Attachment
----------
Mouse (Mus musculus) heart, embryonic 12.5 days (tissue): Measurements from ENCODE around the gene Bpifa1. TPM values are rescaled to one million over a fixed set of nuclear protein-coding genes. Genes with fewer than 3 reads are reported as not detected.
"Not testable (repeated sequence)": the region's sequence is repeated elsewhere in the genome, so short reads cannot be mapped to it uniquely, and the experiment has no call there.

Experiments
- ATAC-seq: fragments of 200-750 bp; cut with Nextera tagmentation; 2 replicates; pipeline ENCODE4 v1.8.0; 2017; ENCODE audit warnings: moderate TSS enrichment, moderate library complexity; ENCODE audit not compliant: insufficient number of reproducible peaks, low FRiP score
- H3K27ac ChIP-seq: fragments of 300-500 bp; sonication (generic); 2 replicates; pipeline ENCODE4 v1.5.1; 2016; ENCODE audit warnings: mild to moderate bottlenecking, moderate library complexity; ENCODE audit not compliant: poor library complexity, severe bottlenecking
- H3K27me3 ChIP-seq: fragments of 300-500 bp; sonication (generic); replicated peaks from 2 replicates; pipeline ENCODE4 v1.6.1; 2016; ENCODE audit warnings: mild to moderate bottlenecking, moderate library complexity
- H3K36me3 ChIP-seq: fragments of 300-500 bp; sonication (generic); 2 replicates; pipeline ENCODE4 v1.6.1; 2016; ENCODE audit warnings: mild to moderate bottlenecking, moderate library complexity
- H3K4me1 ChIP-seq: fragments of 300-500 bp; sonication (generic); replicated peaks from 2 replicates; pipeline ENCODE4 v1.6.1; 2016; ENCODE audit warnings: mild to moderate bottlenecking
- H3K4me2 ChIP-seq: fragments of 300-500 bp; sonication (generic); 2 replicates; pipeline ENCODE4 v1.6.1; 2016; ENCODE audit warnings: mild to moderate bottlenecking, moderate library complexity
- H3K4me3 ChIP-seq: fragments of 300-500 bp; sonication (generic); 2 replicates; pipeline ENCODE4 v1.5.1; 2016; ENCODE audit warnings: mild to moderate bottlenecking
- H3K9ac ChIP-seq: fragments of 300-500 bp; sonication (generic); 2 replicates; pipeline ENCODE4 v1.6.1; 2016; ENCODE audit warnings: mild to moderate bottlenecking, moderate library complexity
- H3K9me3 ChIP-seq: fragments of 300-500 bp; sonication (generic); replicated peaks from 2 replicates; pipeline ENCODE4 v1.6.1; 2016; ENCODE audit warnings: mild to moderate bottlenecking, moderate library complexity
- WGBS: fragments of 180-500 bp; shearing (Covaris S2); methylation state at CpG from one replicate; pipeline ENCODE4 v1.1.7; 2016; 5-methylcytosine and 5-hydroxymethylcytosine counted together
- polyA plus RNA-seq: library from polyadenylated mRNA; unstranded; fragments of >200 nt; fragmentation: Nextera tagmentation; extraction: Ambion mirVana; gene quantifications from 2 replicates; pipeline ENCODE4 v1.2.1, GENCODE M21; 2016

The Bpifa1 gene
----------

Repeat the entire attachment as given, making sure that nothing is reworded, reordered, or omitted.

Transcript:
Mouse (Mus musculus) heart, embryonic 12.5 days (tissue): Measurements from ENCODE around the gene Bpifa1. TPM values are rescaled to one million over a fixed set of nuclear protein-coding genes. Genes with fewer than 3 reads are reported as not detected.
"Not testable (repeated sequence)": the region's sequence is repeated elsewhere in the genome, so short reads cannot be mapped to it uniquely, and the experiment has no call there.

Experiments
- ATAC-seq: fragments of 200-750 bp; cut with Nextera tagmentation; 2 replicates; pipeline ENCODE4 v1.8.0; 2017; ENCODE audit warnings: moderate TSS enrichment, moderate library complexity; ENCODE audit not compliant: insufficient number of reproducible peaks, low FRiP score
- H3K27ac ChIP-seq: fragments of 300-500 bp; sonication (generic); 2 replicates; pipeline ENCODE4 v1.5.1; 2016; ENCODE audit warnings: mild to moderate bottlenecking, moderate library complexity; ENCODE audit not compliant: poor library complexity, severe bottlenecking
- H3K27me3 ChIP-seq: fragments of 300-500 bp; sonication (generic); replicated peaks from 2 replicates; pipeline ENCODE4 v1.6.1; 2016; ENCODE audit warnings: mild to moderate bottlenecking, moderate library complexity
- H3K36me3 ChIP-seq: fragments of 300-500 bp; sonication (generic); 2 replicates; pipeline ENCODE4 v1.6.1; 2016; ENCODE audit warnings: mild to moderate bottlenecking, moderate library complexity
- H3K4me1 ChIP-seq: fragments of 300-500 bp; sonication (generic); replicated peaks from 2 replicates; pipeline ENCODE4 v1.6.1; 2016; ENCODE audit warnings: mild to moderate bottlenecking
- H3K4me2 ChIP-seq: fragments of 300-500 bp; sonication (generic); 2 replicates; pipeline ENCODE4 v1.6.1; 2016; ENCODE audit warnings: mild to moderate bottlenecking, moderate library complexity
- H3K4me3 ChIP-seq: fragments of 300-500 bp; sonication (generic); 2 replicates; pipeline ENCODE4 v1.5.1; 2016; ENCODE audit warnings: mild to moderate bottlenecking
- H3K9ac ChIP-seq: fragments of 300-500 bp; sonication (generic); 2 replicates; pipeline ENCODE4 v1.6.1; 2016; ENCODE audit warnings: mild to moderate bottlenecking, moderate library complexity
- H3K9me3 ChIP-seq: fragments of 300-500 bp; sonication (generic); replicated peaks from 2 replicates; pipeline ENCODE4 v1.6.1; 2016; ENCODE audit warnings: mild to moderate bottlenecking, moderate library complexity
- WGBS: fragments of 180-500 bp; shearing (Covaris S2); methylation state at CpG from one replicate; pipeline ENCODE4 v1.1.7; 2016; 5-methylcytosine and 5-hydroxymethylcytosine counted together
- polyA plus RNA-seq: library from polyadenylated mRNA; unstranded; fragments of >200 nt; fragmentation: Nextera tagmentation; extraction: Ambion mirVana; gene quantifications from 2 replicates; pipeline ENCODE4 v1.2.1, GENCODE M21; 2016

The Bpifa1 gene